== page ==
- Men whose cancer has spread beyond the prostate and into the surrounding tissues. The treatment is combined with hormone therapy before and after radiation therapy. This treatment can also be offered to men who have few metastases.
- Men whose cancer cells have spread to the bones, to help reduce the size of the tumor or to ease the pain caused by bone metastases.
Reasons for choosing radiation therapy
For many men with localized prostate cancer, radiation provides an effective treatment without the risks and recovery time associated with surgery.
For men with a 7–10 year life expectancy, radiation therapy appears to have the same success rate as surgery.
Types of external radiation therapy
Radiation therapy has become much more precise over the past few years. The standard treatment now used in most radiology departments is known as “3‑D conformal radiation therapy” or “intensity‑modulated radiation therapy (IMRT)”.
Powerful computers and tomographic scans (CT or CAT scans) generate a more exact, three-dimensional picture of the prostate. These images enable increased precision when administering radiation which maximizes the impact on cancer cells. This in turn reduces the negative effects of radiation exposure on healthy surrounding tissues which then reduces the risk of side effects.
Advantages and limitations
Advantages of radiation therapy
- If your cancer is localized or locally advanced, radiation could get rid of it completely.
- Radiation therapy may be an option if you are not fit or well enough for surgery.
- Many men are able to continue their normal activities during treatment.
- You avoid surgery, general anesthesia, and all associated complications.
- Sessions are short, painless and do not necessitate a hospital stay.
Limitations of radiation therapy
- Traveling 5 days a week for several weeks. This can be inconvenient depending on the distance and method of transportation.
- We cannot know the full nature and extent of your tumor as we do with surgery.
- Failures can only very rarely be treated through surgery (exceptions). Radiation therapy may have damaged your prostate and surrounding tissues, making it more difficult to remove the prostate and increasing the risk of side effects.
- A significant decrease in your ejaculate and loss of fertility if you want children.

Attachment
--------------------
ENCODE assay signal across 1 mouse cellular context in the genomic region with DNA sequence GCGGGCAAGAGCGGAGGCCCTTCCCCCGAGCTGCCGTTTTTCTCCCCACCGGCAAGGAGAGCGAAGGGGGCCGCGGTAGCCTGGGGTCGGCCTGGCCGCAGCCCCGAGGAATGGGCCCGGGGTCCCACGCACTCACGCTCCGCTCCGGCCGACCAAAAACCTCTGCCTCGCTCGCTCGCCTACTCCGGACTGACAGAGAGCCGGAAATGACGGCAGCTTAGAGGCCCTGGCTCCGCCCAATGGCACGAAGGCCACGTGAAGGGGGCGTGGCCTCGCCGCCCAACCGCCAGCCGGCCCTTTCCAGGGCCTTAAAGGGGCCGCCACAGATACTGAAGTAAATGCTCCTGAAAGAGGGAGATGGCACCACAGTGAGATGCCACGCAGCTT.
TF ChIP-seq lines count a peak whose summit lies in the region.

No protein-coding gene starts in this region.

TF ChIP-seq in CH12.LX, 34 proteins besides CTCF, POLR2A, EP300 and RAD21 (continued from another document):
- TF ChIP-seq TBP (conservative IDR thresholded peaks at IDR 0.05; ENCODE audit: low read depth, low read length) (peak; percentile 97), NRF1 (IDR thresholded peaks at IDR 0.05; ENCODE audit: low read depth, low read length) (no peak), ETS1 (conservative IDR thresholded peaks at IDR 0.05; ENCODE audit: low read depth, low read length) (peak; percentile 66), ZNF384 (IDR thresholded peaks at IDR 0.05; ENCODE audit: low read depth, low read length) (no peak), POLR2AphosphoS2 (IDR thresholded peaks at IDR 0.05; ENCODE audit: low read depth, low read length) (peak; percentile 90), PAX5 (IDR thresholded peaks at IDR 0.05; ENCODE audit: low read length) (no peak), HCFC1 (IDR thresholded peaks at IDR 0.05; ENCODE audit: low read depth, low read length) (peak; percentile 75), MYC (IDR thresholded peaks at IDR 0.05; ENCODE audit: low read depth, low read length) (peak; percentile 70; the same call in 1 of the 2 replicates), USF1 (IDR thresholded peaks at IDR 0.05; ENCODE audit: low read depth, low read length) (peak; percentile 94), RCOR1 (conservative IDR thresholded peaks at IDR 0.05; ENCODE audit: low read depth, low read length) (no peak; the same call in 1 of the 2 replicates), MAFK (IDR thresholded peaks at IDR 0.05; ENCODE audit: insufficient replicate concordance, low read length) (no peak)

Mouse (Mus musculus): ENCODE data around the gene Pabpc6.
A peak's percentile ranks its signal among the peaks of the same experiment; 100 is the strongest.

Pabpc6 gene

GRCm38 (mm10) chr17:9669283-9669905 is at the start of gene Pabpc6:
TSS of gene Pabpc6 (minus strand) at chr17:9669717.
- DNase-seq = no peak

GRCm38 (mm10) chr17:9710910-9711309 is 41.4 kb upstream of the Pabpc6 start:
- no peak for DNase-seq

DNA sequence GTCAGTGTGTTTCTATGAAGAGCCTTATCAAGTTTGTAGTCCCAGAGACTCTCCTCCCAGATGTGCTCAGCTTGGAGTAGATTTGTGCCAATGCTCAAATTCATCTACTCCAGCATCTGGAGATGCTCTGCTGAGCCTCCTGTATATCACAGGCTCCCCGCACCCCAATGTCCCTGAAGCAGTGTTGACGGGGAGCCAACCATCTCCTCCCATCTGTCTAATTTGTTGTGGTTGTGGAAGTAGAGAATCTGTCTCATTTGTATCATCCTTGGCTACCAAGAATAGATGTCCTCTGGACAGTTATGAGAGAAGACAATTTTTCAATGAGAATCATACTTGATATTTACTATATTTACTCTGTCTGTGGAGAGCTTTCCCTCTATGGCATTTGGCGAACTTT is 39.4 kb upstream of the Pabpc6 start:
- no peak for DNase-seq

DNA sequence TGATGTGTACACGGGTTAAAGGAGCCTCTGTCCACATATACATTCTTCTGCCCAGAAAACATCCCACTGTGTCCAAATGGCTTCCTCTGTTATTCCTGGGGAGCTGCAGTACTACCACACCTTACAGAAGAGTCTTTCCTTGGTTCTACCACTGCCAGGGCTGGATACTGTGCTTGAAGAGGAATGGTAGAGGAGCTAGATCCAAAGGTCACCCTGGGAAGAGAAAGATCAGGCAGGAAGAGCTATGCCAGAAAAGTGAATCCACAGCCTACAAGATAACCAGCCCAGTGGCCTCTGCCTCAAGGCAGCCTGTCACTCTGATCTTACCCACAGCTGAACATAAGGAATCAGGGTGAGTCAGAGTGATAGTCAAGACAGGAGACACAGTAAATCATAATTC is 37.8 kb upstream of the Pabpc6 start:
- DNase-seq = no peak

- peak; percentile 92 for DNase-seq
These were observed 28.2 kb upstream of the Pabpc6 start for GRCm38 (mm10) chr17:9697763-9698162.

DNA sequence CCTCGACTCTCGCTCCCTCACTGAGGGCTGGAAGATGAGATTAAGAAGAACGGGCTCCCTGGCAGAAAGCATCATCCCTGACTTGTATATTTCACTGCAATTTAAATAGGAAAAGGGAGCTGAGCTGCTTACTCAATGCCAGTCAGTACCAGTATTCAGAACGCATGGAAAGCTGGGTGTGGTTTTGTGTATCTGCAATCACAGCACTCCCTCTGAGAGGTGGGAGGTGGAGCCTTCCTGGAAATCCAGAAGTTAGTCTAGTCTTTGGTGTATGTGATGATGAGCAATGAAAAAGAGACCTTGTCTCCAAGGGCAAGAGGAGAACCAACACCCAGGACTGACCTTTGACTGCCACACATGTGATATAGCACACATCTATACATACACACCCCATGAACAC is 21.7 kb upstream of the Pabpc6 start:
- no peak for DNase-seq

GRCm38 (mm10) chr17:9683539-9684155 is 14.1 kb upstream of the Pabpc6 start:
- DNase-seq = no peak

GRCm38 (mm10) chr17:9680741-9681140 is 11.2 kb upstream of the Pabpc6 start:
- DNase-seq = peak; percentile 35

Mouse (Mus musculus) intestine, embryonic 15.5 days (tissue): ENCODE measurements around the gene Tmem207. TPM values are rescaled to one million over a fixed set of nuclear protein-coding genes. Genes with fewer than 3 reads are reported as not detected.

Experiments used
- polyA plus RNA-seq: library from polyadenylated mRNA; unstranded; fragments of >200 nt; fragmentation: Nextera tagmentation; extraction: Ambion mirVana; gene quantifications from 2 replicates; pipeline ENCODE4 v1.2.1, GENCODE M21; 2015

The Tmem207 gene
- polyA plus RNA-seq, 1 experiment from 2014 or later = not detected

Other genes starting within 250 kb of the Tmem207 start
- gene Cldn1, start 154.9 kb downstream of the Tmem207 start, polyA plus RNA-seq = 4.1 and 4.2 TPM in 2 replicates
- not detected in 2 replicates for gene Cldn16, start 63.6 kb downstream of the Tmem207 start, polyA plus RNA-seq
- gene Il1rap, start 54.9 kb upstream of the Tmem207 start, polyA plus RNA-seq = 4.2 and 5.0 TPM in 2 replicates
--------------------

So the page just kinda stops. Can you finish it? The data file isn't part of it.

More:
Risks and complications
Radiation therapy damages cancer cells. Healthy cells in the treatment area can also be damaged, even if precautions are taking to protect normal tissue as much as possible. Side effects are caused by damage to healthy cells. However, external beam radiation therapy does not affect all men in the same way.
Short-term risks and complications can appear several weeks after starting radiation therapy and will slowly go away within a year of finishing treatment. You may have one of the following side effects:
- Fatigue: lack of energy, weight loss, or changes in your appetite.
- Gastro-intestinal or rectal problems: diarrhea, stomach cramps, painful bowel movements, rectal bleeding, anal irritation.
- Urinary problems: burning feeling during urination, frequent urination, difficulty urinating, blood in the urine, and urinary incontinence (leakage).
- Skin reactions: redness, itching, dry skin, and hair loss only in the area being treated with radiation. You will not lose the hair on your head or elsewhere.
Some side effects, however, may continue after treatment is over because it takes time for healthy cells to recover from the effects of radiation therapy. Late side effects can occur months or years after treatment. Side effects may vary:
- Scar tissue in the urinary passage slows urinary flow
- Permanent changes to the frequency of your bowel movements
- Blood in your stool or urine
- Significant decrease in fluid ejaculation and loss of fertility
- Erectile dysfunction
It is important to report any side effects to your radiotherapy team. Most side effects can be alleviated with medication, dietary changes, or other measures.
What to expect
Your doctor has recommended radiation therapy to treat your prostate cancer. This section explains the treatment and precautions to take so that everything goes as smoothly as possible.
To familiarize you with medical language, here is a brief description of structures that make up the male reproductive system.
Bladder: The muscular sac-like organ in which urine is collected and stored in the body.
Prostate: The gland located just below the bladder that surrounds the urethra. It secretes fluids that mix with sperm cells to form semen.
Rectum: The terminal section of the large intestine.